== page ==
Editorial: Get the Pedicab Rolling
The Downtown pedicab, one of the more fun ideas to appear in the community recently, has been squelched, for who knows how long.
Published September 17, 2007 by LA Downtown News
The Downtown pedicab, one of the more fun ideas to appear in the community recently, has been squelched, for who knows how long. We hope the city bureaucrats who made this move are working with the entrepreneur of this inventive device to get it back on the road as soon as possible.
Last month, Los Angeles Downtown News reported on Eric Green, a hotel doorman who, noticing how many people had to call expensive taxicabs for short trips in Downtown, hit upon the idea to ferry them in a mobile, rickshaw-like device. He spent $6,000 to create his so-called Green Machine, got a business license and insurance, and went out on the streets. Soon Downtowners were witnessing the delightful sight of a man in an open-air carriage pedaling people to bars or meetings. Green worked exclusively for tips.
Then, suddenly, Green was shut down by the Department of Transportation, because he needs specific permits. He said he hopes to resume riding by the end of the year.
The DOT may well be within its rights, and the department's foremost concern should be that the Green Machine is safe for its riders as well as Downtown pedestrians and drivers, and that all can share the road. But the department, and other city officials, should recognize the importance of streamlining this process and getting the pedicab up and rolling within weeks, not months. They certainly have the people and capabilities to work with Green and to make this process as easy as they want. We urge them to do so.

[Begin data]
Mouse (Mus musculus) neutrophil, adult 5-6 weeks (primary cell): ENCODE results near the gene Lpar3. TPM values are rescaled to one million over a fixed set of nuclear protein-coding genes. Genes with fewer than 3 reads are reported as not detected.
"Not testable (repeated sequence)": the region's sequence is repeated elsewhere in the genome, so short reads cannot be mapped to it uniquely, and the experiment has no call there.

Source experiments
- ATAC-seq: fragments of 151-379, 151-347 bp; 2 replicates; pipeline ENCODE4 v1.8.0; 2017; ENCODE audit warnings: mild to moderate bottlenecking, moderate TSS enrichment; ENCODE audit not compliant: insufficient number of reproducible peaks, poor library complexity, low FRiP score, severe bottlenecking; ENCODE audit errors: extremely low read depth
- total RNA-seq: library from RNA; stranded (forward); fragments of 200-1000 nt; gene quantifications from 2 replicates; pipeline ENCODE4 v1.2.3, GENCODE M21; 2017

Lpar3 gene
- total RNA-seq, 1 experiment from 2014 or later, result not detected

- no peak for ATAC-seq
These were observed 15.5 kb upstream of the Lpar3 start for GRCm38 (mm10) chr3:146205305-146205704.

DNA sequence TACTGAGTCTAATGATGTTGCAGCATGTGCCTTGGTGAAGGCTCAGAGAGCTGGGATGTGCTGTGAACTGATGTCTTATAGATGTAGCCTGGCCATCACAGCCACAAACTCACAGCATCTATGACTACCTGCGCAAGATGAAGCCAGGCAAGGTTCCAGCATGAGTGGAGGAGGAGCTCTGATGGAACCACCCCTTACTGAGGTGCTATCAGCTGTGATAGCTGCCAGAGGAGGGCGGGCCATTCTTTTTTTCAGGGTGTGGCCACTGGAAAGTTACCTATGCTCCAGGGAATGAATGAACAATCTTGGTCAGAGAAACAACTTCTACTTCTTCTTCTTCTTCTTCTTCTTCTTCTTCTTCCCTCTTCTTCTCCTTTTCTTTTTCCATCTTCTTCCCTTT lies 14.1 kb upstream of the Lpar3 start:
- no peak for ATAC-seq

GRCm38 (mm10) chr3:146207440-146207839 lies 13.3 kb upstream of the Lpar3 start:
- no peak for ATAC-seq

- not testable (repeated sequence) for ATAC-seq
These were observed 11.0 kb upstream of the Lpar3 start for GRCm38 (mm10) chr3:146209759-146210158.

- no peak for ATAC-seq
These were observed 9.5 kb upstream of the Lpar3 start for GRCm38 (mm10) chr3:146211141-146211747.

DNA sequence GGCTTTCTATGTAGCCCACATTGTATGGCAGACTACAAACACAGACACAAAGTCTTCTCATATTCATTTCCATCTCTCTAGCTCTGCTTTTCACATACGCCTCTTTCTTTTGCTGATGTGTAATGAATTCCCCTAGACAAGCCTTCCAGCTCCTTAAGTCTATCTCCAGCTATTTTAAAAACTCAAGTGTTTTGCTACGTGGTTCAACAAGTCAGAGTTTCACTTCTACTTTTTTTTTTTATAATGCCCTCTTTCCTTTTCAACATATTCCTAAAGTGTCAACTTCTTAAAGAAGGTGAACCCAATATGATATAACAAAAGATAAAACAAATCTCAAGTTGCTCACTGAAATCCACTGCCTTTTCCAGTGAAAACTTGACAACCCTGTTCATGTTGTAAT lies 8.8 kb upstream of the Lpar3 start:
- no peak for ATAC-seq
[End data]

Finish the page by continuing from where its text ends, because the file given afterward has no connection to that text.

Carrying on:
This is about more than just a man on a three-wheeled contraption – it is about the look, feel and utility of Downtown Los Angeles. The pedicab is the type of device that you stop and look at, maybe take a picture of or, if the driver is around, ask about. The Long Beach City Council recognized that when it approved 20 pedicabs for its streets, and there are pedicab operations in New York, Boston and San Francisco, among other cities. A pedicab is exactly the type of device that could lighten and humanize Downtown's notorious congestion.
Along with the fun aspect, a pedicab, or even a fleet of them, would be helpful. They would provide a viable alternative to having to call a cab for short jaunts in Downtown (something the taxicab industry probably would not like). This could be extremely valuable after the sun sets and people begin hitting the nightlife establishments. Pedicabs might help prevent people from having a drink, then driving a few blocks to another bar.
Local departments and government officials should be working toward more options like this, not fewer. Get the Green Machine rolling as soon and as safely as possible.